Researchers at cybersecurity providers Symantec and Bitdefender recently documented what appears to be a sustained cyberespionage campaign, ongoing since at least October 2016 that targets individuals involved in regional security issues in Pakistan and India. Symantec says that governments and militaries with operations in S. Asia and interests in regional security issues would likely be at risk from the malware.
Ehdoor/EHDevel is info-gathering malware that is capable of logging keystrokes, identify victim’s location, stealing personal data, collecting files with certain extensions (office docs, photos, zip), takes screenshots, uploads them to server, system fingerprinting (network topology, processes, files), stealing passwords and browser history.
The initial method of infection seems to be an emailed malicious document, often called News.doc, which is in fact a RTF. A decoy document is included that displays a legitimate news story related to security issues in South Asia to the victim while setting up a backdoor. The malware allows for uploading and downloading of files, carrying out processes, keystroke logging, ID target location, steal personal data, screenshots. Also sued to target Android devices.
Versions found show that this malware seems to be under active development. There are multiple transitions form one programming language to another. The framework is written in C, but previous versions and modules are built in other languages, including scripting languages.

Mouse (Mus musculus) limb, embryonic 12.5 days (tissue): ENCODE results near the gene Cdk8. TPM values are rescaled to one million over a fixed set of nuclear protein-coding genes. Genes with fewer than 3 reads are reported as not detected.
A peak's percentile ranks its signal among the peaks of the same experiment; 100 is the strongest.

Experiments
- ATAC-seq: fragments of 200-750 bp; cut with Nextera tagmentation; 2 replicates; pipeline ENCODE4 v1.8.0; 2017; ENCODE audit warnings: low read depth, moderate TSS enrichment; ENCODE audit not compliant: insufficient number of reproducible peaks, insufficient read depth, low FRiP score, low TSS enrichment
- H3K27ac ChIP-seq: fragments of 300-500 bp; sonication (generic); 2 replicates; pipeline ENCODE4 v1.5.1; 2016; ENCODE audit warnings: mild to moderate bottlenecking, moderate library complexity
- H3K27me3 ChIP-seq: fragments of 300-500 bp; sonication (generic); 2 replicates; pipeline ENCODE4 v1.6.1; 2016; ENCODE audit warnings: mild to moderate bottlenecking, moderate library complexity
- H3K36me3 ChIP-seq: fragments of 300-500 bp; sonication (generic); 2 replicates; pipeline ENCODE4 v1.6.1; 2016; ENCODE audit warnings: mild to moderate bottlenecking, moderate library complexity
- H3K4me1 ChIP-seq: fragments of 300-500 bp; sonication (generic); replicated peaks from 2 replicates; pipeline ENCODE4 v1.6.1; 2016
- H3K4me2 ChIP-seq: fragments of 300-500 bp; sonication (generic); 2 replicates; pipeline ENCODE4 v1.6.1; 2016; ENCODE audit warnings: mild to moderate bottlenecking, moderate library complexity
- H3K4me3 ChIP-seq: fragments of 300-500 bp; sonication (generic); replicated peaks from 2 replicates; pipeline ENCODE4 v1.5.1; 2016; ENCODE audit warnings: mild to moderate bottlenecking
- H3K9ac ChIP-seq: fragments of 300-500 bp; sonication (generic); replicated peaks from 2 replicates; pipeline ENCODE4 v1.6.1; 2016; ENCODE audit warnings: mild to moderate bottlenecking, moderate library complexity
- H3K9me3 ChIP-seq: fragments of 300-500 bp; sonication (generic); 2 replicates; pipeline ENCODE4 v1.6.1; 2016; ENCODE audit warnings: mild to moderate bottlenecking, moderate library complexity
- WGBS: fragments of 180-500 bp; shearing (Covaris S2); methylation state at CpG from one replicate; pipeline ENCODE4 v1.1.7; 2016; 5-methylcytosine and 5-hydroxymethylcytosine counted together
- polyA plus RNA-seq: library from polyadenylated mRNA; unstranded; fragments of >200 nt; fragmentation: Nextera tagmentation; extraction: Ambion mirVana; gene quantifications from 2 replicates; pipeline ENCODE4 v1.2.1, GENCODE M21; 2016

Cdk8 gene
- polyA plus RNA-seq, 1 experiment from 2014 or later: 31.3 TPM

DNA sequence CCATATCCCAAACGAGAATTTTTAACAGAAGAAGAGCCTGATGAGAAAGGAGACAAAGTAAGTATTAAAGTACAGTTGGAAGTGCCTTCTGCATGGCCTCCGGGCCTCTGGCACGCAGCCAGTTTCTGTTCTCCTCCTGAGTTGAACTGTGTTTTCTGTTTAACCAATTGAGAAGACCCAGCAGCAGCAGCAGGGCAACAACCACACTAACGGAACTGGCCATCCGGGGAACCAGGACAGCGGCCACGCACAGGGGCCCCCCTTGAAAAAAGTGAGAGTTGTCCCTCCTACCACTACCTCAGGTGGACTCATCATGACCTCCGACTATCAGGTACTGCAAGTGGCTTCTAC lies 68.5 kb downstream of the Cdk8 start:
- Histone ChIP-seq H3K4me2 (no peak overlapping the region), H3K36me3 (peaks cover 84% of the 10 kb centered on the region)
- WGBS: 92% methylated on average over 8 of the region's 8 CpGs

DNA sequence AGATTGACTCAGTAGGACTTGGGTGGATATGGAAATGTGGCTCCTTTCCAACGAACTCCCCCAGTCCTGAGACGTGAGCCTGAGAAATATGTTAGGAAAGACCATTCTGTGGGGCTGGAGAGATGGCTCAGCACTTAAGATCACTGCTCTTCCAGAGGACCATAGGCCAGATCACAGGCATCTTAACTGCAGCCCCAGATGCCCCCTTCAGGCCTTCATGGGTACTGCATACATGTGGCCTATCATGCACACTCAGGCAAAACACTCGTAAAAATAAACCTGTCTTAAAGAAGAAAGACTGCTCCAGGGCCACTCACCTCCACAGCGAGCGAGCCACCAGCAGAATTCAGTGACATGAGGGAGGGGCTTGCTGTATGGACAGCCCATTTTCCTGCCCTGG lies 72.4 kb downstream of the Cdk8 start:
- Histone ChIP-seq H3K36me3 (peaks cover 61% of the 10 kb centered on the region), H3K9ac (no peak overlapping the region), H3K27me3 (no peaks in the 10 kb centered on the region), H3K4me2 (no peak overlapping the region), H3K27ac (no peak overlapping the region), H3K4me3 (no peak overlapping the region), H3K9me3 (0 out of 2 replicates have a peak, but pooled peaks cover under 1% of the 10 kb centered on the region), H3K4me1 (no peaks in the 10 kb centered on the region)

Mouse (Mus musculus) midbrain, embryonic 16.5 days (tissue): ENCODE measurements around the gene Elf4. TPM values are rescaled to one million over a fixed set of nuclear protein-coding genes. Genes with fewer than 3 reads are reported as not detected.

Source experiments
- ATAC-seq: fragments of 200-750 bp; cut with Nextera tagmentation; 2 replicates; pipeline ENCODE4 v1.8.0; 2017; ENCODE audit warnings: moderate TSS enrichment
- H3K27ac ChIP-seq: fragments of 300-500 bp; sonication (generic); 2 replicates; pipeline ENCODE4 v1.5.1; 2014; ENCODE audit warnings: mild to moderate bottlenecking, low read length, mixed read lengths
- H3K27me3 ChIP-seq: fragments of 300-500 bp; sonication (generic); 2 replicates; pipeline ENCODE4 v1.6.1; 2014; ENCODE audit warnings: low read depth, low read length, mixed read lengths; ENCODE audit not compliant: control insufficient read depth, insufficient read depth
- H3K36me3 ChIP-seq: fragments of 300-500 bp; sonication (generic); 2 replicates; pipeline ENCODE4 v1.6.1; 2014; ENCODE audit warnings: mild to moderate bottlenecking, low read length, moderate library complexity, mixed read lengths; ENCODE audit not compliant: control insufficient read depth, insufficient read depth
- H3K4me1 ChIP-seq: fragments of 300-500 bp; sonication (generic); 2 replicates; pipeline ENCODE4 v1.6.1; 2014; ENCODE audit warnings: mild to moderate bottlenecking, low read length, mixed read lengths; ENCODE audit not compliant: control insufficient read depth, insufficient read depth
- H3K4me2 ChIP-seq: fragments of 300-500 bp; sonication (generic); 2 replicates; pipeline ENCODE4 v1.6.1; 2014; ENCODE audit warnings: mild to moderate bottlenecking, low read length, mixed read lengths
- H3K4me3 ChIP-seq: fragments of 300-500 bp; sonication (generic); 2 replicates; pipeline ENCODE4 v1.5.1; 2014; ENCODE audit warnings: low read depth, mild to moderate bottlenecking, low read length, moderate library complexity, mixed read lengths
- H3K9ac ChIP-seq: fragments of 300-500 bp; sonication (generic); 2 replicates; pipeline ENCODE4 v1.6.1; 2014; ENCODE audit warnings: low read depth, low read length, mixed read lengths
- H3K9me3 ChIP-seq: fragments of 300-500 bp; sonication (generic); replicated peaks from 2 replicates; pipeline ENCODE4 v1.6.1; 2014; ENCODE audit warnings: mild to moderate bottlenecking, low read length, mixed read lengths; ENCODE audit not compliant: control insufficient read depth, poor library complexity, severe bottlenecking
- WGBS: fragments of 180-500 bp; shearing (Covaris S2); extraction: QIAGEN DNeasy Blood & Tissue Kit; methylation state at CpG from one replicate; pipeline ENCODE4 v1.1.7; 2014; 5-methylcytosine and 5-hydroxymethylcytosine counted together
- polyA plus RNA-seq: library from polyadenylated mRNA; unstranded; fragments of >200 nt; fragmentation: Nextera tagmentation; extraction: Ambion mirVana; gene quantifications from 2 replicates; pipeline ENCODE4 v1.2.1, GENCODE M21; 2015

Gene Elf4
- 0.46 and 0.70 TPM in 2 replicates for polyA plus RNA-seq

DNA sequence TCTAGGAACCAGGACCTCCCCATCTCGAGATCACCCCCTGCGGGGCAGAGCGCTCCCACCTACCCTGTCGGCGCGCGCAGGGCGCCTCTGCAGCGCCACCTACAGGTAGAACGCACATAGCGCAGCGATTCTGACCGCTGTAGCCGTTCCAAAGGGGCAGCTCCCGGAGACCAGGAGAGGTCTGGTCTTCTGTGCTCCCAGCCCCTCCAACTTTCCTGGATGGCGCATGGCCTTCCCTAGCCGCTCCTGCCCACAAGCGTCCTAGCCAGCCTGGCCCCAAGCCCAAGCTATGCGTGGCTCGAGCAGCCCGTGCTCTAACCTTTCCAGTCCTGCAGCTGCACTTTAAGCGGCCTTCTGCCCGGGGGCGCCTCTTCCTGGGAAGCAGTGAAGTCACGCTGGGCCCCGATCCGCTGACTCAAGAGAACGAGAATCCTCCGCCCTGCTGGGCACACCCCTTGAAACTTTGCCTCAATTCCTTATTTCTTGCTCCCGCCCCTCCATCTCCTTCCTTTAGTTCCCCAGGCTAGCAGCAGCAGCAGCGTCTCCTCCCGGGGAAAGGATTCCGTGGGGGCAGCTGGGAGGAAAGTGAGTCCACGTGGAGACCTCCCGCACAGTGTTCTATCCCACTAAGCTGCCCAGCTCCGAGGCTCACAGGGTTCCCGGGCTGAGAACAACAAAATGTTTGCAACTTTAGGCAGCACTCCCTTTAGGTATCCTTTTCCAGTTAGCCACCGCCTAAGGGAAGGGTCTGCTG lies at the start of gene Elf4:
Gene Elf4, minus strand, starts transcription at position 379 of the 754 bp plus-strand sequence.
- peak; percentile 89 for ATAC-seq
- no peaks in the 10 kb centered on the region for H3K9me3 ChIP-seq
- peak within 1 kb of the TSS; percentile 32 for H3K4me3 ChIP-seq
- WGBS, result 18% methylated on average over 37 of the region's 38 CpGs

The malware is highly customizable and uses a modular framework with separate modules for keylogging, system fingerprinting, screengrabbers, data uploaders, etc.
Background: There have been mounting tensions in this region for some time. India and China’s tensions escalated recently over disputed territory near Bhutan. India and Pakistan have longstanding disputes over territory in Kashmir. In the past, heightened political tensions often correspond to an increase in cyberespionage activity.
The attackers using Ehdoor are probably nation-state hackers. According to Symantec, “the campaign appeared to be the work of several groups, but tactics and techniques used suggest that the groups were operating with “similar goals or under the same sponsor”, probably a nation state.” Bitdefender suggests that they may be connected to 2013 Operation Hangover APT, known for using Python-based malware and making amateur mistakes indicating a lack of experience or care.
Bitdefender analyzed the C framework compilation times for this malware which fell within window of a typical 9-5 work schedule, Mon-Saturday, in one time zone, UTC+5. Countries within this time zone are: Kazakstan, Maldives, Pakistan, Russia, Tajikistan, Turkmenistan, and Uzbekistan.
The chosen targets and the information-gathering goal would already suggest that the attackers may be working for a nation-state. The evolving code written in multiple languages suggests a group or groups working in cooperation rather than an individual. The compile times timeframe suggests a professional working situation rather than an individual working freelance on a side project. The compile times also suggest a nation-state level actor or nation-state sponsored group in UTC+5 timezone.
This week, Fortinet documented another instance of cyberspying using very similar techniques: an emailed RTF files that appeared to be news stories related to the Vietnamese government. Fortinet tentatively tied that instance to a Chinese hacking group.
Are these info-gathering campaigns in India, Pakistan, and China related? The similar technique of using malicious documents disguised as news articles to infect systems warrants a closer look to see if surface similarities indicate a true link between these campaigns.